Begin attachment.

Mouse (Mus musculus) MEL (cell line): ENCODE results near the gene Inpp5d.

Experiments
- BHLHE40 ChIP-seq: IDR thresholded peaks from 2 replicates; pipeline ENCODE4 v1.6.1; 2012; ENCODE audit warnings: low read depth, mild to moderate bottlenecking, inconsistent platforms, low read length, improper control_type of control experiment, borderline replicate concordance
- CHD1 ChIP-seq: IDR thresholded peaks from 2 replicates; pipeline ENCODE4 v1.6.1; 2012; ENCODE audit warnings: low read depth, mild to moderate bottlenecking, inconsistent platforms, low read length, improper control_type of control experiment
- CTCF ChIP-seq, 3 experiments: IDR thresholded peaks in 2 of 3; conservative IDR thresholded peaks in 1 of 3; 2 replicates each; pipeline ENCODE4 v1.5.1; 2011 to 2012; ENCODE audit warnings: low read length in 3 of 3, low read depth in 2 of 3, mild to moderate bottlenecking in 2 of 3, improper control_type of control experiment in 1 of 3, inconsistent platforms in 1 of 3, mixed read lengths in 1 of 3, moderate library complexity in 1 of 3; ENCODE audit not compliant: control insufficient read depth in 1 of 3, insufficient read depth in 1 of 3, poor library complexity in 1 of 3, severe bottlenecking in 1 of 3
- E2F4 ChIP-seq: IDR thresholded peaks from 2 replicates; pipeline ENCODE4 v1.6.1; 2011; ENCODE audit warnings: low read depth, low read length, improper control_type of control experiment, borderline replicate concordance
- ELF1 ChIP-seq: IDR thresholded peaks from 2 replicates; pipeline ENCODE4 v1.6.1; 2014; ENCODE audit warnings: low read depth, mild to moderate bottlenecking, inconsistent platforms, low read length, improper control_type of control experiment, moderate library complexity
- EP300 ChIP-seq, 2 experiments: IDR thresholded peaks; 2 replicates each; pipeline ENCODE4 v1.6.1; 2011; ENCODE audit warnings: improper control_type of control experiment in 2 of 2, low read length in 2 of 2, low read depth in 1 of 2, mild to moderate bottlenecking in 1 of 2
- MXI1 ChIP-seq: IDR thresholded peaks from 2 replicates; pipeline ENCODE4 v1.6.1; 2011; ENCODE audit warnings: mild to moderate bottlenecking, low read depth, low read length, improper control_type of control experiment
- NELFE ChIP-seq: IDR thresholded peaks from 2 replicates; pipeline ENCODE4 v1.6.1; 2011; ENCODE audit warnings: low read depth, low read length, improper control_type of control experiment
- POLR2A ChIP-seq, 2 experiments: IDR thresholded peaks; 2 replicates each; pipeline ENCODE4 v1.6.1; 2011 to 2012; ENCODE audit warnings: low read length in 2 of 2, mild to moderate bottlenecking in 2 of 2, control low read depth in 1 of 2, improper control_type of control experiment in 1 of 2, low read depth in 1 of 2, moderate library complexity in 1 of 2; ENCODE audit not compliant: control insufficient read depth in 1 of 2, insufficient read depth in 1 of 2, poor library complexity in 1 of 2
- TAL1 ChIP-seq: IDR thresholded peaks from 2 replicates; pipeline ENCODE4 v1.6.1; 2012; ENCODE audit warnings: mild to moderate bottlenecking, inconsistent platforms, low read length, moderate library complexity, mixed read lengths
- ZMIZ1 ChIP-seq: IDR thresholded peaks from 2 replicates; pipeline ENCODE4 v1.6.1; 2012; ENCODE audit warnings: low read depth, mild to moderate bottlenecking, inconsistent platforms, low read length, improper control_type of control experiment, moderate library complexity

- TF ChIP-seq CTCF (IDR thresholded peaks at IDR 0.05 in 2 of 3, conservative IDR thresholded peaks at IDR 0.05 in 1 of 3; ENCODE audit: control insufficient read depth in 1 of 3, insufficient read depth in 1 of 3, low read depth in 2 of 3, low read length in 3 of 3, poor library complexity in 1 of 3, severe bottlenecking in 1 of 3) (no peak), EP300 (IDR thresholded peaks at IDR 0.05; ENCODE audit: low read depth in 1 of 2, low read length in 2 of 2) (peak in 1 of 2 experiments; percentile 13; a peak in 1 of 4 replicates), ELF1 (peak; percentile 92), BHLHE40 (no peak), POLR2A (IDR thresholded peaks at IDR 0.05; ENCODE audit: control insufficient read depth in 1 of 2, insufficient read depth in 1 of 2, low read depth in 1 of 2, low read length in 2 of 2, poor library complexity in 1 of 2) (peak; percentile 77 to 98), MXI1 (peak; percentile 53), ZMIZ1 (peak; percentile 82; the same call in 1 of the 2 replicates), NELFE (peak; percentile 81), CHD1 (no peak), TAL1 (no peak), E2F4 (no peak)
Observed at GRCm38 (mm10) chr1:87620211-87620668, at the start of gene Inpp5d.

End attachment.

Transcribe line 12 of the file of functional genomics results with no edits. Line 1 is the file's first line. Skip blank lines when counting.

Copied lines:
- TAL1 ChIP-seq: IDR thresholded peaks from 2 replicates; pipeline ENCODE4 v1.6.1; 2012; ENCODE audit warnings: mild to moderate bottlenecking, inconsistent platforms, low read length, moderate library complexity, mixed read lengths